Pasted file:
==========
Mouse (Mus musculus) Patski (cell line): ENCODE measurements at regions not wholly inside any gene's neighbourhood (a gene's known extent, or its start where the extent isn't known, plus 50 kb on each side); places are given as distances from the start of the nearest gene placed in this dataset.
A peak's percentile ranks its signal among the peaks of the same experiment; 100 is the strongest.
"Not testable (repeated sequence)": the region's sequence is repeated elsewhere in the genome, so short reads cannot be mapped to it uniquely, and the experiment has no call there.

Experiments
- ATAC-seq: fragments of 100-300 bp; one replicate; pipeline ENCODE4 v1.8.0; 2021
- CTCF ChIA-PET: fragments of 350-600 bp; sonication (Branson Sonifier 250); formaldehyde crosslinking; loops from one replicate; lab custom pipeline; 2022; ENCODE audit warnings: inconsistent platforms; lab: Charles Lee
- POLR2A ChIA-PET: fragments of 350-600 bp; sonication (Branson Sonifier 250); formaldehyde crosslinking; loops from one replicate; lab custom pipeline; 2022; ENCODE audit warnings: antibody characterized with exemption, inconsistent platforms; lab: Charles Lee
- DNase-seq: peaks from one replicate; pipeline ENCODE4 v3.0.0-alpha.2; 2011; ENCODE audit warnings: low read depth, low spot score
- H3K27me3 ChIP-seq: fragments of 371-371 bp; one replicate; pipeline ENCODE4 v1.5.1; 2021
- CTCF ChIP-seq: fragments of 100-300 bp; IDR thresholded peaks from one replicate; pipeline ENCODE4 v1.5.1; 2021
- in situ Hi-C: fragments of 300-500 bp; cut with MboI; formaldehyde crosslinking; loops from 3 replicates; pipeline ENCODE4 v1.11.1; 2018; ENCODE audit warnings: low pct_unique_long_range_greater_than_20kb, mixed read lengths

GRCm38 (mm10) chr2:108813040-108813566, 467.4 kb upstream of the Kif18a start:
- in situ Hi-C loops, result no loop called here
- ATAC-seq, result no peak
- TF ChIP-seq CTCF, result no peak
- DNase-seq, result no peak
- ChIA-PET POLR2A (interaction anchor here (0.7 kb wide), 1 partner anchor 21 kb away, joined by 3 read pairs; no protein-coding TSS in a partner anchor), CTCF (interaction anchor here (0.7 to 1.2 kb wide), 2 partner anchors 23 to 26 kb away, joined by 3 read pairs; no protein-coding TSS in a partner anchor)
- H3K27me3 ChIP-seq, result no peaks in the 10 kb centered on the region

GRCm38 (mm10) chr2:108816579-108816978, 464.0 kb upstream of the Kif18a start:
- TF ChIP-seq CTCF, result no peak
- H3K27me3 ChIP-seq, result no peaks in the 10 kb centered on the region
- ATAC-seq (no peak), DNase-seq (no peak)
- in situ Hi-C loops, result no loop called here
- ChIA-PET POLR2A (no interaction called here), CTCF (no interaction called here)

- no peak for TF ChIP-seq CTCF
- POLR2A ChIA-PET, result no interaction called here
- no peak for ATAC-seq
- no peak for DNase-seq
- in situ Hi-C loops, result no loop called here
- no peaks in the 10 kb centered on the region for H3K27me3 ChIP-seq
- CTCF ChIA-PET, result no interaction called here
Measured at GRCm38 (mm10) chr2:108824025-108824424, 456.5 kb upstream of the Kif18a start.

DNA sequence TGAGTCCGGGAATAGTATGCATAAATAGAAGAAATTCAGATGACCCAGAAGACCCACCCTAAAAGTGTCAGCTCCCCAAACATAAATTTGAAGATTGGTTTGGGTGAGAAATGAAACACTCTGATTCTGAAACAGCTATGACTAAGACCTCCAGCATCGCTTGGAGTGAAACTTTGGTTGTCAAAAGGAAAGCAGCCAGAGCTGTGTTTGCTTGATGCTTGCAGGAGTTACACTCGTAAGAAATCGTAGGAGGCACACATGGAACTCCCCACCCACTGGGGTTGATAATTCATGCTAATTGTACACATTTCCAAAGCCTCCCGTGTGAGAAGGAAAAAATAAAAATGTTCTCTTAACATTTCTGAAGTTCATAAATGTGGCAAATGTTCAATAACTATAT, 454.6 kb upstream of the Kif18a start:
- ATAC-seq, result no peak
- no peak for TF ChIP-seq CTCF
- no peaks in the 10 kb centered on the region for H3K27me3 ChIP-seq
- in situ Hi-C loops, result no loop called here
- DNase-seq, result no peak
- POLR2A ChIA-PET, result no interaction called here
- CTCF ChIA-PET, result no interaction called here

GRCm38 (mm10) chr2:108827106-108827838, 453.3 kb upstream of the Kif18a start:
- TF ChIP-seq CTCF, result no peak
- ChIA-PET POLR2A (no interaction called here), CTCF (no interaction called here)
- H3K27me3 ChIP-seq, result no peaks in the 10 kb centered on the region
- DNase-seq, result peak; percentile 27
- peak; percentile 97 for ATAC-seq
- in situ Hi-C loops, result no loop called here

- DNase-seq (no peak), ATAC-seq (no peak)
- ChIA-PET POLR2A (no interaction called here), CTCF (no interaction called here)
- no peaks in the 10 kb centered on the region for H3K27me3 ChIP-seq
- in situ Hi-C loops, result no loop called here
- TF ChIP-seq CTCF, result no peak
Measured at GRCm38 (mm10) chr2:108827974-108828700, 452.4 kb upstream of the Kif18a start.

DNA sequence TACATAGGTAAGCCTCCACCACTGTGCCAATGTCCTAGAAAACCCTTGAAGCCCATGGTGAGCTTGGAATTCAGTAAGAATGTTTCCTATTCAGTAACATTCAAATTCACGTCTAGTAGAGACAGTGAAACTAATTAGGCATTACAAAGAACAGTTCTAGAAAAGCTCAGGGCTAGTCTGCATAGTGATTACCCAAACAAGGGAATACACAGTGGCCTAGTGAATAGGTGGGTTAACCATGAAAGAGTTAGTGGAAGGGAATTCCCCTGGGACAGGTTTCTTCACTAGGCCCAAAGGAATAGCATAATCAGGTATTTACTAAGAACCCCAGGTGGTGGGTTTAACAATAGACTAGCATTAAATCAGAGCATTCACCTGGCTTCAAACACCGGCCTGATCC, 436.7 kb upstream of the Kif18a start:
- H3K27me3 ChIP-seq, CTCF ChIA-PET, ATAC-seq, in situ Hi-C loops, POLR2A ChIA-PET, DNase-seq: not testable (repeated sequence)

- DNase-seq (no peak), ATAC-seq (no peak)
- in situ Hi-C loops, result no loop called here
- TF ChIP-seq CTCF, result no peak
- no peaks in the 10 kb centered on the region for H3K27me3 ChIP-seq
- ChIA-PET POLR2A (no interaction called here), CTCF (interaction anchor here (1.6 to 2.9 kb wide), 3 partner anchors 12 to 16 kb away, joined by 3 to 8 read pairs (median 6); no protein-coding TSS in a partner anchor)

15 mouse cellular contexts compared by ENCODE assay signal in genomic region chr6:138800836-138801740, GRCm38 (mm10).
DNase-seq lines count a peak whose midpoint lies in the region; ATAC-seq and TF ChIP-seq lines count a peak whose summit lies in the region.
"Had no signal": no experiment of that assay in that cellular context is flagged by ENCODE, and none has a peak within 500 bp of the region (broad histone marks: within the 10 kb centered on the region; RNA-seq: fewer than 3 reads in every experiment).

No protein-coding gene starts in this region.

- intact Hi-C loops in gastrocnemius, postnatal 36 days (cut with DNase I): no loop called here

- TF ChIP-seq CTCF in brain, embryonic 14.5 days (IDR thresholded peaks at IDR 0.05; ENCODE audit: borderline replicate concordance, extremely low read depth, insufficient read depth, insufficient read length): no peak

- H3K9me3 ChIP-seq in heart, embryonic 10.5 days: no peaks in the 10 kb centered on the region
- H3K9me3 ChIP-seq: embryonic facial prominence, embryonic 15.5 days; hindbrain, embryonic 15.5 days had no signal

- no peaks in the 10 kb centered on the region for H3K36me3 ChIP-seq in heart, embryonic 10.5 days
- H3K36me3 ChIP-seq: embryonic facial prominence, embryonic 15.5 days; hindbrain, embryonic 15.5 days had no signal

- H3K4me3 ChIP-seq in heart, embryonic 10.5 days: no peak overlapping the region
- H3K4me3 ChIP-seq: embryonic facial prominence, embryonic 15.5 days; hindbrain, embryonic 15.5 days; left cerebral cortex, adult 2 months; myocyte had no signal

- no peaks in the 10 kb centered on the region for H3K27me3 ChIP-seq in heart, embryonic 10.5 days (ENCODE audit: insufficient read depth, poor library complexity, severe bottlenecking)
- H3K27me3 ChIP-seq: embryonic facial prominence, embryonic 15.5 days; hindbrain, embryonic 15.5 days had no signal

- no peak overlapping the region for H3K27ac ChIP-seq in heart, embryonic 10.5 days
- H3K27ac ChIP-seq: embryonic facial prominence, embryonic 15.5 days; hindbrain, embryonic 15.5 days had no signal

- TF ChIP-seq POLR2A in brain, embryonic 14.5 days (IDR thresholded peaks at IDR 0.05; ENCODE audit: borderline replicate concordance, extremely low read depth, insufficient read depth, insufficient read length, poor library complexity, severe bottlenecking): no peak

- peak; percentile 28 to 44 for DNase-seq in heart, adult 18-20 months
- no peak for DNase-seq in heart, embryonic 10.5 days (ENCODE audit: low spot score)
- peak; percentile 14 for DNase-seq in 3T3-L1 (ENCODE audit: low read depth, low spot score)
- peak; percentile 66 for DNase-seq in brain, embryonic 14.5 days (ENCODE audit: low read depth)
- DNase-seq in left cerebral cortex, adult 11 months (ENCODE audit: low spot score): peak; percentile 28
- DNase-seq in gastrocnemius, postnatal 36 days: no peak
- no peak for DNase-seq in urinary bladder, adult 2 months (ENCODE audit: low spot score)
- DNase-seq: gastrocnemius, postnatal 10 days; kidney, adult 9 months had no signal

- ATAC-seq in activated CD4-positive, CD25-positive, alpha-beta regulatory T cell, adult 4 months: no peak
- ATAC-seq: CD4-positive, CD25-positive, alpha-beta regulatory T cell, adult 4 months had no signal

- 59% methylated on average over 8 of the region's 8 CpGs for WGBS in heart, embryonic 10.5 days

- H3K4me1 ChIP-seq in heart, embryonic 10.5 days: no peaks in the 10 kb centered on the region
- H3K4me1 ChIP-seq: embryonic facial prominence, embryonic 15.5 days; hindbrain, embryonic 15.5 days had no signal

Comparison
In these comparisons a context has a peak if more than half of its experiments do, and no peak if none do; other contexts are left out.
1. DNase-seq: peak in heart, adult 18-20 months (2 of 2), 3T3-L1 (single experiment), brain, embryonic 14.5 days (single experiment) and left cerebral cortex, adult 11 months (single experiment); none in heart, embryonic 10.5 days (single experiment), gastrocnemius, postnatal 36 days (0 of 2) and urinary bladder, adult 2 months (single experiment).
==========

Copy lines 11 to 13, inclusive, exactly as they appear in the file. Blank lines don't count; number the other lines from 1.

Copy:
- in situ Hi-C: fragments of 300-500 bp; cut with MboI; formaldehyde crosslinking; loops from 3 replicates; pipeline ENCODE4 v1.11.1; 2018; ENCODE audit warnings: low pct_unique_long_range_greater_than_20kb, mixed read lengths

GRCm38 (mm10) chr2:108813040-108813566, 467.4 kb upstream of the Kif18a start:
- in situ Hi-C loops, result no loop called here